Joods Historisch Museum

Amsterdam, Netherlands

The Joods Historisch Museum (Jewish Historical Museum) is dedicated to Jewish history, culture and religion, in the Netherlands and worldwide. The Joods Historisch Museum opened its doors in 1932 and was inititally housed at the Waag (Weighing House) on Nieuwmarkt square. Following the Nazi occupation of the Netherlands in World War II, the museum was forced to close and much of the collection was lost. The museum reopened its doors in 1955. In 1987, it moved to a new location, occupying four former synagogues on Jonas Daniël Meijerplein square, across the road from the Snoge or Portuguese Synagogue.

The museum's collection includes some 11,000 art objects, ceremonial objects and historical objects, only some five percent of which is on display at any one time. It has two permanent exhibitions as well as regularly changing temporary exhibitions. The exhibition on the ground floor focuses on Jewish traditions and customs. The presentation is inspired by the former interior of the synagogue. Ceremonial objects from the museum collection are shown in locations where they used to be placed in the synagogue. This gives visitors a sense of the surroundings in which they find themselves and enables them to taste the original synagogue atmosphere.

References:

Comments

Your name

Website (optional)



Details

Founded: 1932
Category: Museums in Netherlands

More Information

www.jhm.nl
en.wikipedia.org

Rating

4.2/5 (based on Google user reviews)

User Reviews

A Google User (21 months ago)
I am glad we went here. It would not normally be on our list but my daughter insisted. We all enjoyed it very much, and we had two young teenagers.
A Google User (2 years ago)
This museum was not interesting for us and also some part of it were close sue to reconstruction. If you are not interested in history, this is definitely worth visiting while in Amsterdam. All the presented topic here are gloomy. The entry price is reasonable and you can visit 4 extra related place with that price which were not crowded so you could view the exhibits at your leisure.
A Google User (2 years ago)
Well worth a visit though you will need to spend several hours of reading various exhibits to get the most out of this place. Reasonably expensive but the tickets dis allow us to see other attractions that we did not have time to visit during our short stay. Educational and informative. The staff are very helpful.
A Google User (2 years ago)
The cost of a ticket gives access to four 'attractions' within the city's Jewish quarter, which in itself is very reasonable. This museum was very insightful, provided lots of information, quite interactive and educational for visitors keen to learn about the religion, and the people's history in Amsterdam and the rest of the country. We thoroughly enjoyed it, thank you.
A Google User (2 years ago)
Having visited several museums in Amsterdam, this is not amongst the top 3. The best feature is that part of the exhibit is inside an actual synagogue. The history of the Jews in Amsterdam is explained in two blocks: from 1600 to 1900, and from 1900 onwards, with references to the Holocaust. The museum looks a bit old fashioned, would need some make over to make it more modern.
Powered by Google

Featured Historic Landmarks, Sites & Buildings

Historic Site of the week

Derbent Fortress

Derbent is the southernmost city in Russia, occupying the narrow gateway between the Caspian Sea and the Caucasus Mountains connecting the Eurasian steppes to the north and the Iranian Plateau to the south. Derbent claims to be the oldest city in Russia with historical documentation dating to the 8th century BCE. Due to its strategic location, over the course of history, the city changed ownership many times, particularly among the Persian, Arab, Mongol, Timurid, Shirvan and Iranian kingdoms.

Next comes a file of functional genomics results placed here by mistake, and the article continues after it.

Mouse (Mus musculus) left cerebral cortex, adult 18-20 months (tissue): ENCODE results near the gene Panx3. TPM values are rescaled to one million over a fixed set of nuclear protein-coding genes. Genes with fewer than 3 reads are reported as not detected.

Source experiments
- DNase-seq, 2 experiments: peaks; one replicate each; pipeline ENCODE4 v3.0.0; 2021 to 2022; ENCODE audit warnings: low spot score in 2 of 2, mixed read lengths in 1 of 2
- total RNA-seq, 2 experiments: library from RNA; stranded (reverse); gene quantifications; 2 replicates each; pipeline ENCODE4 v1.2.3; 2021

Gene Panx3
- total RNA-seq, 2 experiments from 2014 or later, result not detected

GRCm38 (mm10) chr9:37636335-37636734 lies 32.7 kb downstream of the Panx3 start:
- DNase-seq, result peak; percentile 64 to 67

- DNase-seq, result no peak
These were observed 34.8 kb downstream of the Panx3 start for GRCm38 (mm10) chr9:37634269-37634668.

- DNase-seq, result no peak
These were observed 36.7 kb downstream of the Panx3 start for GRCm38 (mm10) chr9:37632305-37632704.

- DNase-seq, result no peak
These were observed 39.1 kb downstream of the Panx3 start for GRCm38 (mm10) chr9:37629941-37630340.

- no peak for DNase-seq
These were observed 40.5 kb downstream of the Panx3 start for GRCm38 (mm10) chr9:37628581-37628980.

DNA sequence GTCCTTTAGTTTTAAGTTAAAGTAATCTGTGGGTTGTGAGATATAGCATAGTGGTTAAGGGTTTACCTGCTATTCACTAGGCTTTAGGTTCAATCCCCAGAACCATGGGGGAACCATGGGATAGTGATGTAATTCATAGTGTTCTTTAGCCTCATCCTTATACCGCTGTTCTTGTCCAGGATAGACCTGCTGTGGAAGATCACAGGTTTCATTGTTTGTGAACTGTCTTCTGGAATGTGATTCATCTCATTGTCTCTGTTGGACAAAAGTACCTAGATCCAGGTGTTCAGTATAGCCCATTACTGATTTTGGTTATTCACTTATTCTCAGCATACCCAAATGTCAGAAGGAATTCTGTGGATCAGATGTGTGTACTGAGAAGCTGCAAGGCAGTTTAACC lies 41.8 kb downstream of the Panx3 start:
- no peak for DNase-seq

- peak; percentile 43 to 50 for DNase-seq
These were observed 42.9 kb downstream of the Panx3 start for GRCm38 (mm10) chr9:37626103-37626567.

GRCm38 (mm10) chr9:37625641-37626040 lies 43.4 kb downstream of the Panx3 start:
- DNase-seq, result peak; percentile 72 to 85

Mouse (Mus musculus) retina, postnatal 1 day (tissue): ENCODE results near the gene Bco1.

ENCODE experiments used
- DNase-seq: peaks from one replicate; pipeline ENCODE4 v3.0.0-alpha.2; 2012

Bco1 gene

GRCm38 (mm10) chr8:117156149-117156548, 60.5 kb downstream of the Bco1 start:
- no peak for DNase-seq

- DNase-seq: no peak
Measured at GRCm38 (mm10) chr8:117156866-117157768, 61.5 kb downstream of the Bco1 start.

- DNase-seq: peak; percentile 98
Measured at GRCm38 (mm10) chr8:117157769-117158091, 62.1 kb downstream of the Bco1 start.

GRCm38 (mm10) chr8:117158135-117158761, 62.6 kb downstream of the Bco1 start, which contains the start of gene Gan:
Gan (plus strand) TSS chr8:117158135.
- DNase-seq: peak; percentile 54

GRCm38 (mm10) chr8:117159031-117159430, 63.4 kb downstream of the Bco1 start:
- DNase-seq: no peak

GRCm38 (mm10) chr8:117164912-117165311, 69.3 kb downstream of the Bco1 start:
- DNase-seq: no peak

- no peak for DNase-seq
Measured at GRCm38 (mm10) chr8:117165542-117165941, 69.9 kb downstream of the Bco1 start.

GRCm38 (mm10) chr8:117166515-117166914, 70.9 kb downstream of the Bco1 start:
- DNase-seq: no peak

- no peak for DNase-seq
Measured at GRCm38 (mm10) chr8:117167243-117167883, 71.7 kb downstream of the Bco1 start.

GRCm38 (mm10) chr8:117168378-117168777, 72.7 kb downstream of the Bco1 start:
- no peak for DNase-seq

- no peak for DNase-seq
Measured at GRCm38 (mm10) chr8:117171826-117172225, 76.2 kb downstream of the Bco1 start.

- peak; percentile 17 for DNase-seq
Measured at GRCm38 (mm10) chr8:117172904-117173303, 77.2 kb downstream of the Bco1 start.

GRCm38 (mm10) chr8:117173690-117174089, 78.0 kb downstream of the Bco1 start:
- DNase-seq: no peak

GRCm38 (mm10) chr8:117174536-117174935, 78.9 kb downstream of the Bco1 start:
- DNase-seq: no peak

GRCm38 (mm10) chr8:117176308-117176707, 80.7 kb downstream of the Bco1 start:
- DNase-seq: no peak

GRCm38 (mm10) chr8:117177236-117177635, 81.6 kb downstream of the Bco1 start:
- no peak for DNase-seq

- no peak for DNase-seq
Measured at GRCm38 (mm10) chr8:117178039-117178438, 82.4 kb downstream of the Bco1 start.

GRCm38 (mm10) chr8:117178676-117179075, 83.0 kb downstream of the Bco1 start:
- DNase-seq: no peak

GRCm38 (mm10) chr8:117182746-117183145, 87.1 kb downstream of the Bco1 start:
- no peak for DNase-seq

Derbent has archaeological structures over 5,000 years old. As a result of this geographic peculiarity, the city developed between two walls, stretching from the mountains to the sea. These fortifications were continuously employed for a millennium and a half, longer than any other extant fortress in the world.

A traditionally and historically Iranian city, the first intensive settlement in the Derbent area dates from the 8th century BC. The site was intermittently controlled by the Persian monarchs, starting from the 6th century BC. Until the 4th century AD, it was part of Caucasian Albania which was a satrap of the Achaemenid Persian Empire. In the 5th century Derbent functioned as a border fortress and the seat of Sassanid Persians. Because of its strategic position on the northern branch of the Silk Route, the fortress was contested by the Khazars in the course of the Khazar-Arab Wars. In 654, Derbent was captured by the Arabs.

The Sassanid fortress does not exist any more, as the famous Derbent fortress as it stands today was built from the 12th century onward. Derbent became a strong military outpost and harbour of the Sassanid empire. During the 5th and 6th centuries, Derbent also became an important center for spreading the Christian faith in the Caucasus.

The site continued to be of great strategic importance until the 19th century. Today the fortifications consist of two parallel defence walls and Naryn-Kala Citadel. The walls are 3.6km long, stretching from the sea up to the mountains. They were built from stone and had 73 defence towers. 9 out of the 14 original gates remain.

In Naryn-Kala Citadel most of the old buildings, including a palace and a church, are now in ruins. It also holds baths and one of the oldest mosques in the former USSR.

In 2003, UNESCO included the old part of Derbent with traditional buildings in the World Heritage List.